This is the UK’s Original NHB FMA event with just head gear, light gloves and groin box that has over the last 12 years attracted many top UK FMA practitioners.

With each bout timed to a maximum of 3 minutes the meets are open to all serious non egotistcal FMAers who wish to test their skills up against like minded afficianados of the Filipino martial arts.
This meeting will see both novice and expearianced Black Eagle Society members coming together to enjoy that days sparring. This event is only open to those FMAers who wish to participate in the days sparring matches, no casual spectators allowed.

All players may also video both their own and other bouts on the day.

The event will be held in Dartford, Kent. Venue to be announced in the new year to all those who wish to participate.

If you would like further details, get in touch.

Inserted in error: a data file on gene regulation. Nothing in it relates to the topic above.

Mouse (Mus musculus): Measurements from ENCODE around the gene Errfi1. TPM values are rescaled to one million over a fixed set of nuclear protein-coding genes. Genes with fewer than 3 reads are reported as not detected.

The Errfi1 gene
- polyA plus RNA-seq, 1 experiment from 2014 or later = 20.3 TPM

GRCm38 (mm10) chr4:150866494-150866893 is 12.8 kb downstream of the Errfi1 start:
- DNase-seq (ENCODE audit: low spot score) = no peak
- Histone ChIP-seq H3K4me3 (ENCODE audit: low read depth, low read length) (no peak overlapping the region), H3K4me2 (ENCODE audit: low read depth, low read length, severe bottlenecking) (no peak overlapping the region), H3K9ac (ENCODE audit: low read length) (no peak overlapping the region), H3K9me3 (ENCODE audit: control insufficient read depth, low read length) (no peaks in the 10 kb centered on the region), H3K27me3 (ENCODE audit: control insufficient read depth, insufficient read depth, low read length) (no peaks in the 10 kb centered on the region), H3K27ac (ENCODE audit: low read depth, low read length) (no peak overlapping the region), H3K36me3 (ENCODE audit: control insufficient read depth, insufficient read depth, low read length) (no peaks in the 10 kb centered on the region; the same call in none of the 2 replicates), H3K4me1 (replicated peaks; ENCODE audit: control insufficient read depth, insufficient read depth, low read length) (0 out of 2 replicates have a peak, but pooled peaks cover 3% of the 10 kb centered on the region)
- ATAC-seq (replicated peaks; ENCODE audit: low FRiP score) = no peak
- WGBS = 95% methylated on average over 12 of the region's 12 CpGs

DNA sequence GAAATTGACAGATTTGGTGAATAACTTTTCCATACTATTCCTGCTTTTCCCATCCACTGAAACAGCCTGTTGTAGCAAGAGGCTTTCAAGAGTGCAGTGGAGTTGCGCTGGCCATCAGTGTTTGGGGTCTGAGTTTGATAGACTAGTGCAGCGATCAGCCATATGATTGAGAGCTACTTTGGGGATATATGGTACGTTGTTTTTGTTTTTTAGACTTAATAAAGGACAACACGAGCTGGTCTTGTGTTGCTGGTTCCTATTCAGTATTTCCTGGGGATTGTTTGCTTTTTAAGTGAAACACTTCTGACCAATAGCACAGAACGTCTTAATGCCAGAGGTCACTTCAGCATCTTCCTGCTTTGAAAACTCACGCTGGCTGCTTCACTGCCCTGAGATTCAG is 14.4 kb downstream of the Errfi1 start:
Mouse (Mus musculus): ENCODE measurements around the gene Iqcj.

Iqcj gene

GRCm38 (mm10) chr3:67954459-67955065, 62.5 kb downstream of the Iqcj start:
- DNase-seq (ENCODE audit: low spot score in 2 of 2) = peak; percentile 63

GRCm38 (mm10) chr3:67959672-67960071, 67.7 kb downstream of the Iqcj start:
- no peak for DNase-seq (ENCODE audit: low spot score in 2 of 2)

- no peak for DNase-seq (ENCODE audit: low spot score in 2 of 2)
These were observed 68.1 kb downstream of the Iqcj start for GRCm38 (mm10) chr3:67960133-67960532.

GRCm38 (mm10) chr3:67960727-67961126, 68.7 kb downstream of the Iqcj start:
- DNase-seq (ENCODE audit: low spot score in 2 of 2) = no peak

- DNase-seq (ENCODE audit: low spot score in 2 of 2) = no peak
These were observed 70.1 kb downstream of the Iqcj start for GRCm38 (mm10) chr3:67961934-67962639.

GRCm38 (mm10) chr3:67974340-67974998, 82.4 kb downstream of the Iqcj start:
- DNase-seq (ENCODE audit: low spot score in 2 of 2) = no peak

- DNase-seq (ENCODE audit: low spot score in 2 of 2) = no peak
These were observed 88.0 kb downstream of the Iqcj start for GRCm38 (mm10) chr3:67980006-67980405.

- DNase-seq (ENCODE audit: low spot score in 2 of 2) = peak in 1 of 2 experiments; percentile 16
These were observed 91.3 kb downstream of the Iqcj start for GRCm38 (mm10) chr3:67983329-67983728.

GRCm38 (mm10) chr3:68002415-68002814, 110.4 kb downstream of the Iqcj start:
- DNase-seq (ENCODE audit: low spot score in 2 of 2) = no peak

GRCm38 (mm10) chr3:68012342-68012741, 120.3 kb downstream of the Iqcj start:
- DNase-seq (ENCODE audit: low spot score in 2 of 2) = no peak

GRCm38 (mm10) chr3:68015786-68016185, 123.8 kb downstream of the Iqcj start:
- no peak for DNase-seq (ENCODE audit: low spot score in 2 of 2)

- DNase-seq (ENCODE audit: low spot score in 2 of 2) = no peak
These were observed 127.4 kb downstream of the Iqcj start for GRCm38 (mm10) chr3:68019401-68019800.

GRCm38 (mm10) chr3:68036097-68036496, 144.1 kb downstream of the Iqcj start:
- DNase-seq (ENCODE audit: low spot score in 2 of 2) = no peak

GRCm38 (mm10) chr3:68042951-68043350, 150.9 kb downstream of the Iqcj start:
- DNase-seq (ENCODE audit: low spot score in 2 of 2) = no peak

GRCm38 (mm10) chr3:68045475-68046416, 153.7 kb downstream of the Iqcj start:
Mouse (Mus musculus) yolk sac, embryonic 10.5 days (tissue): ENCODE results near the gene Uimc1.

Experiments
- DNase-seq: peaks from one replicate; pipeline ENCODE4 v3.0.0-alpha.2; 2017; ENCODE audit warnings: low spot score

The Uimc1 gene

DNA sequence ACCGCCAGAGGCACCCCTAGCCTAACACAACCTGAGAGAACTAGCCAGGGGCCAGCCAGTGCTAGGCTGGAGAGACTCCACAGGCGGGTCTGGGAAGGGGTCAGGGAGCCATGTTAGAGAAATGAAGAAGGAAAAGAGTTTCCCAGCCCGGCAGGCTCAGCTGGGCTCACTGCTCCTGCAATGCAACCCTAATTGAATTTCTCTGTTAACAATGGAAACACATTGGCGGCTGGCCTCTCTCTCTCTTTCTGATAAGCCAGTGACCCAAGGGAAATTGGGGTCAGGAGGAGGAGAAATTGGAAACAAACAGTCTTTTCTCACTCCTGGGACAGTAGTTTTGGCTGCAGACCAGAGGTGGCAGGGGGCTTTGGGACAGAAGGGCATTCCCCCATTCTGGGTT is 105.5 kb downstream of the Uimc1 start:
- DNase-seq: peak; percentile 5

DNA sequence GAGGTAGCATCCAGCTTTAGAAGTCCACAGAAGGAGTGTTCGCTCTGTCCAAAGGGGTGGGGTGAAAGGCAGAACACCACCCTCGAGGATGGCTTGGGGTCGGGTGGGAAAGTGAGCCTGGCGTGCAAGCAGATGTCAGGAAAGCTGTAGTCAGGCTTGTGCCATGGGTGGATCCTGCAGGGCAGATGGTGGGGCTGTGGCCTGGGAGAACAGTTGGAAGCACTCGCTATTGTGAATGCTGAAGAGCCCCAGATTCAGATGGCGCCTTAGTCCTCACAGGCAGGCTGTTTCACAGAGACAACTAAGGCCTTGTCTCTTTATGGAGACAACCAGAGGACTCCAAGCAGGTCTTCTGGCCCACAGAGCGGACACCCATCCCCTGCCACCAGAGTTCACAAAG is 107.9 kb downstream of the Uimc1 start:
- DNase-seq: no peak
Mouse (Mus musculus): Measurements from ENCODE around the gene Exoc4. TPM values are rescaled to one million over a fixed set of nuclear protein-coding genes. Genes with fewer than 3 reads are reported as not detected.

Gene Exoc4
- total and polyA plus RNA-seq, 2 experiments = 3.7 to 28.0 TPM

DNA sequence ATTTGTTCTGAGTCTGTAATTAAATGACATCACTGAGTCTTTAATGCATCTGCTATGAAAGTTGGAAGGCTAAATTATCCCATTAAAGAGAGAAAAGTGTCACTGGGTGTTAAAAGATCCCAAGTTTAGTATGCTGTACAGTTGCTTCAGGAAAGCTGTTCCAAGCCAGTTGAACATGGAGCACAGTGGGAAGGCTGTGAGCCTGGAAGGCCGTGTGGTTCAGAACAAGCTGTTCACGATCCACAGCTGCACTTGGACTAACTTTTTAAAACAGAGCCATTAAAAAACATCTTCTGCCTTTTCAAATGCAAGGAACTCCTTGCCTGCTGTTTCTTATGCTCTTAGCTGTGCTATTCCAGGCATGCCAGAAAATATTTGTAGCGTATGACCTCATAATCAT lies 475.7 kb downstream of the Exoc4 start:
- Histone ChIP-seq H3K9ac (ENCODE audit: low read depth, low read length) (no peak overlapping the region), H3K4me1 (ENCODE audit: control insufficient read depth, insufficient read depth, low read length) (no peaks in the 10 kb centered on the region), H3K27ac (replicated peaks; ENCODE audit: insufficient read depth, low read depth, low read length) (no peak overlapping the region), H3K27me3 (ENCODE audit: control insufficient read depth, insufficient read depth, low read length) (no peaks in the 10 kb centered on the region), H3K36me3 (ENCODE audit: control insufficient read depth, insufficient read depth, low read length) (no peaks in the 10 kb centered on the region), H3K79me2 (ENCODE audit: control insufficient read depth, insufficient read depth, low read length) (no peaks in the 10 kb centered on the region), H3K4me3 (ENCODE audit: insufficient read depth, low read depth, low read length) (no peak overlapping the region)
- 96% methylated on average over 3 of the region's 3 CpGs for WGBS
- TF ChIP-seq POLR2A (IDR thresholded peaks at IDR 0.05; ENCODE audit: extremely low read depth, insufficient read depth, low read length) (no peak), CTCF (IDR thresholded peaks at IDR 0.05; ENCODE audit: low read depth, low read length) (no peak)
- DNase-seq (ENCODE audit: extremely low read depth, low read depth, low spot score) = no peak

Pat O’Malley
Co-Founder of The Black Eagle Society.

Wild Geese Kettlebells

At the risk of sounding like I’m jumping on the Kettlebell bandwagon, I think they are great pieces of kit.

If you don’t know anything about them, here’s a the brief:

Shape: A cannonball with a thick handle

Weight: You choose, they go up in 4kg increments, however the 16, 24 & 32kg are the most popular.

What do you do: Train!!

Now while their detractors will tell you that there’s very little you can do with a KB that you can’t do with a Dumbbell, I’ll agree with them, but they’ll never tell you that the reverse is also true.
It’s the shape and grip of the Kettlebell is what makes it hard, and the ballistic exercises, that can be done with dumbbells, were originally done with KB’s or Stone Locks (for all you Chinese Martial Artists).
Plus, they are so much more fun, I look at my KB’s and I just want to lift them!!

There is nothing magic about them, as some would have you believe, but I find that when I train using KB’s, I always work hard, they just don’e seem to allow you to go easy, this maybe the magic.

The Basics:
Swings, High Pulls and Snatches.
These will work your lower body, glutes and back and increase grip while at the same time frying your Cardio, in double quick time. Use a heavy enough KB and you’ll be crying for your mummy (at least I was, and probably will be on wed when I’m swinging again!)